On Tuesday September 11, 2012, while many Americans were occupied with honoring those who were killed in the terrorist attacks which occurred 11 years ago, a young woman in Philadelphia endured the horrific pain of being brutally raped. As I am sure this story did not garner multi-national attention, ignoring instances of rape is what causes many of us to also ignore or fail to critically examine the language used to describe such an egregious crime, but the language used to describe the victim’s pain is exactly what captured my attention.
While reading about the rape on a media outlet, I was dismayed by the language used by Philadelphia’s Police Department- Special Victims Unit Captain John Darby. During the press conference Captain Darby stated of the rape that it was “violent, unprovoked”-violent yes; as most rapes are, but to state that it was unprovoked alludes to the idea that there exists a form of rape which is provoked. With recent comments by Congressman Todd Akin insinuating that there are “legitimate rapes in which the woman’s body prevents her from becoming pregnant,” you would think that a public figure such as Captain Darby would be more cognizant of his language; especially given his position within the Special Victims Unit, but this is an event that has become all too common with lawyers, law enforcement officials, politicians, and collectively within society.
When we as sexual violence advocates are tirelessly working to eradicate the rape culture and language within our society, it becomes especially difficult to accomplish this goal when public figures continue to diminish the severity of the crime by using the very language we are attempting to destroy. As a society, it is our responsibility to hold our public figures and ourselves accountable for the language we use when describing not just sexual violence, but all violence. It is pertinent to the further development of our culture’s language and the safety of our citizens that we no longer ignore comments which allude to the idea that a rape can be legitimate or provoked; or jokes which suggest that rape is somehow a comical subject matter- no one, ever, asks to be raped!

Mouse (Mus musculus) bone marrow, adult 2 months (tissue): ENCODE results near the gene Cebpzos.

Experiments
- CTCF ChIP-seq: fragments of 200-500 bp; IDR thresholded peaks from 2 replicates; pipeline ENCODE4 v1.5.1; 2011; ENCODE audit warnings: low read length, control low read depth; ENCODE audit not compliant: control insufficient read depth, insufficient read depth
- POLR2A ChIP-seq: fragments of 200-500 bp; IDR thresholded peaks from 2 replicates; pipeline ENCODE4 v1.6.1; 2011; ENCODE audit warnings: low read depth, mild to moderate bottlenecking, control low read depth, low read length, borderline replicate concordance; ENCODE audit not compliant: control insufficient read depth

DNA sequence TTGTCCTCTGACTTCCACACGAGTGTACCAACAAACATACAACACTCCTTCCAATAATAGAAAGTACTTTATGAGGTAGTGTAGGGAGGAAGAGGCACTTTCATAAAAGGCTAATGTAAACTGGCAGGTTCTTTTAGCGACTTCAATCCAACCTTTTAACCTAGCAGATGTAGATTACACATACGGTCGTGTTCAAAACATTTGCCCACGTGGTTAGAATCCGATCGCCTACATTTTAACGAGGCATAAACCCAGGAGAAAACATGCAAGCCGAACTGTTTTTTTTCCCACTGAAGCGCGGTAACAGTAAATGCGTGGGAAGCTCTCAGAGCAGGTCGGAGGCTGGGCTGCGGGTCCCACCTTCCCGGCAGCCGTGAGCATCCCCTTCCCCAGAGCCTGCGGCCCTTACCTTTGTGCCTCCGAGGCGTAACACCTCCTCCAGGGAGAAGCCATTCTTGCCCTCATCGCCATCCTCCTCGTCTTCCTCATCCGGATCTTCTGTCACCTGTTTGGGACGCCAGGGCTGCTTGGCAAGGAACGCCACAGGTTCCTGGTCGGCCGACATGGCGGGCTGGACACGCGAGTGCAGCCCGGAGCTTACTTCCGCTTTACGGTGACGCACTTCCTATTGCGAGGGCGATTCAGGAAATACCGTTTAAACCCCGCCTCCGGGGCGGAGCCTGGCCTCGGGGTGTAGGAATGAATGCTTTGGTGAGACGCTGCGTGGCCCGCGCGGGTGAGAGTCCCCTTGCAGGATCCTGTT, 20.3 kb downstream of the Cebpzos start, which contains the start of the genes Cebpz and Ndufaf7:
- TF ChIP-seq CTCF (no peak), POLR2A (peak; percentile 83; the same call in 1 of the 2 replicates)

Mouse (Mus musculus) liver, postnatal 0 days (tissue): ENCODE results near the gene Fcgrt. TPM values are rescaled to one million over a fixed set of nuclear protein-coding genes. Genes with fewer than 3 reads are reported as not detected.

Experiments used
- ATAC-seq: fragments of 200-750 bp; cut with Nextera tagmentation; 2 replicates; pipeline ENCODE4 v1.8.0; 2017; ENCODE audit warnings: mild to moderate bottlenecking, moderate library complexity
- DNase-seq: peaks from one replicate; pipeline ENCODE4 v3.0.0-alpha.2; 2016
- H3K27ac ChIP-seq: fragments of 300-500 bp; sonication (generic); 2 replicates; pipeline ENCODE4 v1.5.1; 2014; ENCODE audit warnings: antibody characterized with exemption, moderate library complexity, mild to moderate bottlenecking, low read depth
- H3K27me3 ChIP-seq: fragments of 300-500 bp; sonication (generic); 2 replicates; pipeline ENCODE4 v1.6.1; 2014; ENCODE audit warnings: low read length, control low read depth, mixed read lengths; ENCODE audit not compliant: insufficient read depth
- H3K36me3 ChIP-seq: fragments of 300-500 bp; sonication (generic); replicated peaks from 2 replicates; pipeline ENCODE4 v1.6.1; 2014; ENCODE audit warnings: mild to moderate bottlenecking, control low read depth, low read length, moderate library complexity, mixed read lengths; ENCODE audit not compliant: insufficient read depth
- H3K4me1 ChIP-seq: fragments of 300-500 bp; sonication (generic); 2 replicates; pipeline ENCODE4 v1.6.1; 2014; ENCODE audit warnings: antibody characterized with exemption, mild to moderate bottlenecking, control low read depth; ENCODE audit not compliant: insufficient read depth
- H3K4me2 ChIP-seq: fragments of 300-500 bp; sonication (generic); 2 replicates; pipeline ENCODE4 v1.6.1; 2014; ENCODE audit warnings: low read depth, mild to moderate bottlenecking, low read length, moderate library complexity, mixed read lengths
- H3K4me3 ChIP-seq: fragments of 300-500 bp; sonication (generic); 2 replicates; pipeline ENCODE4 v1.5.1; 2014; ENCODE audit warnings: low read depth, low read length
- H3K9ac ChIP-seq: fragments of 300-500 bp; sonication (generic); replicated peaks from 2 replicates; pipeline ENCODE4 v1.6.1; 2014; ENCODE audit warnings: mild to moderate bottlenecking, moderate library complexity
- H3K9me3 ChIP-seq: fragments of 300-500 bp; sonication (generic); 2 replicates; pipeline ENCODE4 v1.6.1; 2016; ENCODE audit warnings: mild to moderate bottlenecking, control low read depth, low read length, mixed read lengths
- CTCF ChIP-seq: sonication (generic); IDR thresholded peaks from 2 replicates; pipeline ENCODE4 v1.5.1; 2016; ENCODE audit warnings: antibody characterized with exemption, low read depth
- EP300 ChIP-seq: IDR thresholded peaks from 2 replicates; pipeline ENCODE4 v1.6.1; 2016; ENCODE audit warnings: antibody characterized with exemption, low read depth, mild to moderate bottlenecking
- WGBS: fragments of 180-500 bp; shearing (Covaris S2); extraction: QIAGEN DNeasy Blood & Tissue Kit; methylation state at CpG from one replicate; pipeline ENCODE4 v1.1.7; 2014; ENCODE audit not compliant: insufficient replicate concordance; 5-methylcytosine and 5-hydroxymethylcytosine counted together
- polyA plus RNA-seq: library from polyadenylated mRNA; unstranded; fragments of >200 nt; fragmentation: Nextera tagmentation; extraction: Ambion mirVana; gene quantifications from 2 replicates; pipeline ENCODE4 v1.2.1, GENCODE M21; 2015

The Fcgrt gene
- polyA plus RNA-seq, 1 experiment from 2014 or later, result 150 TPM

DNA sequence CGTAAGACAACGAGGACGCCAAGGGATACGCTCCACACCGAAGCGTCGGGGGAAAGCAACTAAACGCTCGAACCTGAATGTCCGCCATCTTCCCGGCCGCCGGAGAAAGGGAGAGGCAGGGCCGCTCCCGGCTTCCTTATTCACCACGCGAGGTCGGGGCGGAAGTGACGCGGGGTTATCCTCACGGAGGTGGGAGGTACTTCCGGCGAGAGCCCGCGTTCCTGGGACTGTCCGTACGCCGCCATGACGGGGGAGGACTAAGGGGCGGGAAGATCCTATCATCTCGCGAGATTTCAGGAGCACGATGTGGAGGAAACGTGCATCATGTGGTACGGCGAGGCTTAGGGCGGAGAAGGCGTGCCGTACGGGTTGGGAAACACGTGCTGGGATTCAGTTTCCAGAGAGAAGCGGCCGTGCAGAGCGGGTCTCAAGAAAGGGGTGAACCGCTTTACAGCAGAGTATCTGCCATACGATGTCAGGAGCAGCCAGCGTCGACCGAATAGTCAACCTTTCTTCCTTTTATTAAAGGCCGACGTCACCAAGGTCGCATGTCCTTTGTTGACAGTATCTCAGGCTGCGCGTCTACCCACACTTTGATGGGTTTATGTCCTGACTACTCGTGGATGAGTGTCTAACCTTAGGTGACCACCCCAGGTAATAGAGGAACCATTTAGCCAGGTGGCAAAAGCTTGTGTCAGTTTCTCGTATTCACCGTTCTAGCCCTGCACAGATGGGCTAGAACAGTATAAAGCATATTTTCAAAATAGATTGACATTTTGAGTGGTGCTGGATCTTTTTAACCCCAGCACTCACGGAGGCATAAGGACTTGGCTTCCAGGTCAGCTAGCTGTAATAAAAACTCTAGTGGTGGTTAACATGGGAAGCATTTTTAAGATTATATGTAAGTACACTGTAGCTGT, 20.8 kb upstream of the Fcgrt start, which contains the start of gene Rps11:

Until we collectively and as individuals hold entertainers, our friends, the legal system, and public officials accountable the crime of rape will continue to be referred to as a legitimate and provoked situation. I have taken the initiative to write Captain John Darby to make him aware of his unacceptable language and it is my hope that he publicly apologies to the victim for delegitimizing her victimization. What action will you take and how will you begin to critically examine the language which aids the perpetuation of violence within society? (The letter to Captain Darby can be read below)
Recently while reading of the egregious rape which took place in the City of Philadelphia on Tuesday, and viewing a short video of your press conference, I was shocked and dismayed by your use of the words “violent, unprovoked” to describe the nature of the rape. While it is true that rape which occurs in any context is violent, I would also like to point out that they are always unprovoked; no one is asked to be raped. I know that you are a very busy person, and it is with every fiber in my body that I can assure you I would like to find the culprit as much as you, but I also, as a domestic and sexual violence advocate hold a responsibility to those men and women who have been victims of rape, but have been denied the sufficient legal protection and social understanding of their trauma. With the use of a word like “unprovoked” in conjunction with a crime of rape, it eludes to the idea that there may be rapes which are provoked. Many advocates across the global spectrum-me included, tirelessly work to ensure that rape culture and language are eradicated within our society, but that task becomes increasingly difficult when influential and public figures such as yourself inadvertently use the very language we attempt to diminish. It is with the utmost respect and concern, for the sake of victims and survivors, and for those who fight the battle to prevent rape and other violent crimes that I ask of you, that more care is taken with regard to language when addressing any violent crime; especially rape.